A bold statement of determination against all odds, “State of My Head” opens with an ethereal, dreamlike intro before powering forward as a groove-driven anthem (“The only way I’m leaving is dead/That’s the state of my head”). With its stomping rhythm and surging guitar work, “Outcast” is as a full-throttle celebration of unbridled confidence and daring manifesto of Shinedown’s dedication to constantly outdoing themselves as artists. And on “Black Cadillac,” Smith delivers a darkly charged but soulful epic that twists its funereal metaphor into a strikingly hopeful message. “For me ‘Black Cadillac’ is a warning to take inventory of who you are and realize that nobody owes you anything in this world,” says Smith. “It’s about looking around and noticing the things you’ve maybe taken for granted, and deciding to become something better than that before your time’s up.”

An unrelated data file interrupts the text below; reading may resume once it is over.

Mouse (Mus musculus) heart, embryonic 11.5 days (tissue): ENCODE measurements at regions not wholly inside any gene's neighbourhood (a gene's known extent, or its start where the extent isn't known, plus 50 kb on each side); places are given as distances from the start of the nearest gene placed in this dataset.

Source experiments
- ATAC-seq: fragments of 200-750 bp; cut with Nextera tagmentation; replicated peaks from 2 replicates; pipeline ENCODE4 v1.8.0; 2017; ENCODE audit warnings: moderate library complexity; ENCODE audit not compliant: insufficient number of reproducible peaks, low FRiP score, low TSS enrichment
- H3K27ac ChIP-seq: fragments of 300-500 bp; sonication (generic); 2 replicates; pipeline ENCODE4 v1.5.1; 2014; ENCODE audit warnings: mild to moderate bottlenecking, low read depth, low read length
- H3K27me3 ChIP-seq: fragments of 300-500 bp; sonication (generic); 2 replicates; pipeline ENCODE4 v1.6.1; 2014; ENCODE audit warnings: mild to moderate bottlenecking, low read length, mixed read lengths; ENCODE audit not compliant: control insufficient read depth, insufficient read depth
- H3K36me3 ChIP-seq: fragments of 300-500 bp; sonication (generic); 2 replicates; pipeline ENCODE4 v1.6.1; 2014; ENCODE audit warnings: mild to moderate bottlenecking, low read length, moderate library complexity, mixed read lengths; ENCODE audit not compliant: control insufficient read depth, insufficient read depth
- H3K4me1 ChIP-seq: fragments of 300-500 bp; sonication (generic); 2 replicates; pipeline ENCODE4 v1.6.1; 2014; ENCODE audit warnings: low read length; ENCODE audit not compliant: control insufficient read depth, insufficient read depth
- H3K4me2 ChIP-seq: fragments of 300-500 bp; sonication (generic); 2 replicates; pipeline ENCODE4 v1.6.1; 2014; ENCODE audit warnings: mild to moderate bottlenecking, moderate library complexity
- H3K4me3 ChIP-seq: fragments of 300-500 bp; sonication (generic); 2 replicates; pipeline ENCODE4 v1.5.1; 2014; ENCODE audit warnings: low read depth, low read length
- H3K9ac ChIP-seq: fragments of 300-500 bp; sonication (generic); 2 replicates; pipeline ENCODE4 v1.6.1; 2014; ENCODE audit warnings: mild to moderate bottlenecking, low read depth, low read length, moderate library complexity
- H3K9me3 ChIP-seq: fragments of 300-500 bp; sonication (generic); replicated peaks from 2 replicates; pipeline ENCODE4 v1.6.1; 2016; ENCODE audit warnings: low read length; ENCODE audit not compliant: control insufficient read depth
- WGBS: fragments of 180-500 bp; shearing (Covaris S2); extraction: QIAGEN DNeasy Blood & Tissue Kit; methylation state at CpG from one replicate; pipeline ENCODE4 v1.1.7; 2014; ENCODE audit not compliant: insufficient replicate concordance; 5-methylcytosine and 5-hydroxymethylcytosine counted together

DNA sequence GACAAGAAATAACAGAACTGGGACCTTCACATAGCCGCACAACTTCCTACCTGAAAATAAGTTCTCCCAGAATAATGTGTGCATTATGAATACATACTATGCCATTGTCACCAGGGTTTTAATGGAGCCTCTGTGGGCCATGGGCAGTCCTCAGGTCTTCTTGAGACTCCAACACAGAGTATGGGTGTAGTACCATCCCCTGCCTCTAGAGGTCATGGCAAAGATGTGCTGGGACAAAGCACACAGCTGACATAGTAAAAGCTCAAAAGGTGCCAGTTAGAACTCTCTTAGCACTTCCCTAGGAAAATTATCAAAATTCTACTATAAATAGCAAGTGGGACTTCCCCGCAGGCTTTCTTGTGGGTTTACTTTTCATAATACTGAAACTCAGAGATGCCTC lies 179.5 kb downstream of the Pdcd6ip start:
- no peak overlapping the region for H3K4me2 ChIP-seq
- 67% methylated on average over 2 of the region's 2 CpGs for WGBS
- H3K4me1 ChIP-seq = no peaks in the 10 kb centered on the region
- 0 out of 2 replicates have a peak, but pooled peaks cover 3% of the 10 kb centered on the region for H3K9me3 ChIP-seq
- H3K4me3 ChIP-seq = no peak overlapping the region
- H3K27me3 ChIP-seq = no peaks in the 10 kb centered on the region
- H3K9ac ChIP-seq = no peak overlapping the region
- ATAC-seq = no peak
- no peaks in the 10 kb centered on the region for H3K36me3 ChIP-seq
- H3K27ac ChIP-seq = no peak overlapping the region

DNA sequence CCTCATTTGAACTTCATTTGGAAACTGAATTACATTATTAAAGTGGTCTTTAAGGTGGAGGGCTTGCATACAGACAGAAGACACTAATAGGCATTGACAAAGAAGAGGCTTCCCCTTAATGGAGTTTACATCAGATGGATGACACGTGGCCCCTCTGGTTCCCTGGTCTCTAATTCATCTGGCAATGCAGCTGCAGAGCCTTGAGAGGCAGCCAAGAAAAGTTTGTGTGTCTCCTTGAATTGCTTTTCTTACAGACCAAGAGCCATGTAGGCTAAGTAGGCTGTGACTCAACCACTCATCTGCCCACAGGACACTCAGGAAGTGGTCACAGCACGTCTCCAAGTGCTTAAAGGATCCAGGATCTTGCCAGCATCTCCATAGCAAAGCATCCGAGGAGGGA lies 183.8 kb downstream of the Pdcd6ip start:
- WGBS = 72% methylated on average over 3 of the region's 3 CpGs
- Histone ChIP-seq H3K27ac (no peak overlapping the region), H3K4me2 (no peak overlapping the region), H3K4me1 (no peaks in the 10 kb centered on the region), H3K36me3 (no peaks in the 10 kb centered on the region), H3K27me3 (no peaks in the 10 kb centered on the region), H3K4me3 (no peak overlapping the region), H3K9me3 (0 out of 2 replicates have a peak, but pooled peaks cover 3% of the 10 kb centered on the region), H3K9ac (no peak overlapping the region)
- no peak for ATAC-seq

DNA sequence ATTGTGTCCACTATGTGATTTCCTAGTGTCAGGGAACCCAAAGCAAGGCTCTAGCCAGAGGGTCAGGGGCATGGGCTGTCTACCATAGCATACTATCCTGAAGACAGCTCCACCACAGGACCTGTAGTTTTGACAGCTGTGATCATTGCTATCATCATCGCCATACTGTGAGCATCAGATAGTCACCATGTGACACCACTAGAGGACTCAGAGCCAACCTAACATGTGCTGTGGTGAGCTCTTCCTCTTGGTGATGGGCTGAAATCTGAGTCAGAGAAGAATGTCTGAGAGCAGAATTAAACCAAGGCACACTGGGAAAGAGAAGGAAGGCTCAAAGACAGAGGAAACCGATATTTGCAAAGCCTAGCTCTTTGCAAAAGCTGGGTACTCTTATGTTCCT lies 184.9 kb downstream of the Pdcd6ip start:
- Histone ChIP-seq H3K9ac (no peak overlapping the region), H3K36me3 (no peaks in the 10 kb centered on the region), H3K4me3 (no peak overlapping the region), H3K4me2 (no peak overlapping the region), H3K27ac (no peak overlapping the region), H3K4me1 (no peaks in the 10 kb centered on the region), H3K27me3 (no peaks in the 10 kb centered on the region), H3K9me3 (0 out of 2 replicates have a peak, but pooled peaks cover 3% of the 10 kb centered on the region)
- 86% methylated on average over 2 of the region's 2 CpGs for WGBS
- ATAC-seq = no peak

“If you’re going to make something that’s going to exist forever, sometimes you have to fight yourself to get out what you need to express,” says Smith. “You need to break down all the walls and get rid of whatever distractions that might be holding you back.”
Shinedown continually bring both staggering musicality and a powerful emotional complexity to their music. “There’s always been a certain level of positivity with Shinedown — that’s even where our name came from,” says Smith. “There’s a sense that everything that’s bad has a little bit of good to it, just like everything that’s good has a little bit of bad. The songs on this album address the reality that we’re all going to die at some point and that sometimes the willingness to survive is all you have. It’s about holding onto that sheer will to live, and getting through whatever might come your way because the legacy that you leave behind is what will carry you on to your next journey.”
STONE TEMPLE PILOTS